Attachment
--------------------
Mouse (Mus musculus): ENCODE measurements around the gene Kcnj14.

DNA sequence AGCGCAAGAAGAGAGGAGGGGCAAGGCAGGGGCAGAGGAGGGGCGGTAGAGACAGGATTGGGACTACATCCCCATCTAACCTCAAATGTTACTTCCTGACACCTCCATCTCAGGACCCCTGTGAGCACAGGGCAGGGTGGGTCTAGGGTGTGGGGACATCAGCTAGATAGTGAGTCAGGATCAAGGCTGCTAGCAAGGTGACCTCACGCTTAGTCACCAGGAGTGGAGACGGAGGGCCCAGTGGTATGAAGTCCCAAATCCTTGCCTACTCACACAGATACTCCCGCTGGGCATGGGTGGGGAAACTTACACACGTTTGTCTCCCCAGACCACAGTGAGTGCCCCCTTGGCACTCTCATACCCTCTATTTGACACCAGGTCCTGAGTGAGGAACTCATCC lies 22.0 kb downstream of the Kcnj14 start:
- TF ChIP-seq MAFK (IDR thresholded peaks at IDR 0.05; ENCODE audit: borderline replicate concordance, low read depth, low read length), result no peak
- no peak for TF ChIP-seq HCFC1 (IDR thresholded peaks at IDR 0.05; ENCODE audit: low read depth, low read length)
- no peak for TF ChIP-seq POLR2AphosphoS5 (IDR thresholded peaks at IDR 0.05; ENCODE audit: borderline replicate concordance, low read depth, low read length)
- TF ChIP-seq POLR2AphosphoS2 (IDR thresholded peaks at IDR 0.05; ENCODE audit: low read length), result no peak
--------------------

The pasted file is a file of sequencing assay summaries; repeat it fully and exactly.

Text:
Mouse (Mus musculus): ENCODE measurements around the gene Kcnj14.

DNA sequence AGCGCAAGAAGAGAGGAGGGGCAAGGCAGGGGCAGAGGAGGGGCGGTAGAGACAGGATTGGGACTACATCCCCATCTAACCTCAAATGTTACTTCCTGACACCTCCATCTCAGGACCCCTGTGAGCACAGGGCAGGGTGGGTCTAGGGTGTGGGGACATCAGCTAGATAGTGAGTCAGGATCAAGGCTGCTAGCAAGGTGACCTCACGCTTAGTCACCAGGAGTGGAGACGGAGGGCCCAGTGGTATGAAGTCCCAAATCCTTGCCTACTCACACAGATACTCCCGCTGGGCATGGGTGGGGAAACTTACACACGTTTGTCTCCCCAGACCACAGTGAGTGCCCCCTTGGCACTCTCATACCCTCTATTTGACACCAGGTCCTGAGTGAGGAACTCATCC lies 22.0 kb downstream of the Kcnj14 start:
- TF ChIP-seq MAFK (IDR thresholded peaks at IDR 0.05; ENCODE audit: borderline replicate concordance, low read depth, low read length), result no peak
- no peak for TF ChIP-seq HCFC1 (IDR thresholded peaks at IDR 0.05; ENCODE audit: low read depth, low read length)
- no peak for TF ChIP-seq POLR2AphosphoS5 (IDR thresholded peaks at IDR 0.05; ENCODE audit: borderline replicate concordance, low read depth, low read length)
- TF ChIP-seq POLR2AphosphoS2 (IDR thresholded peaks at IDR 0.05; ENCODE audit: low read length), result no peak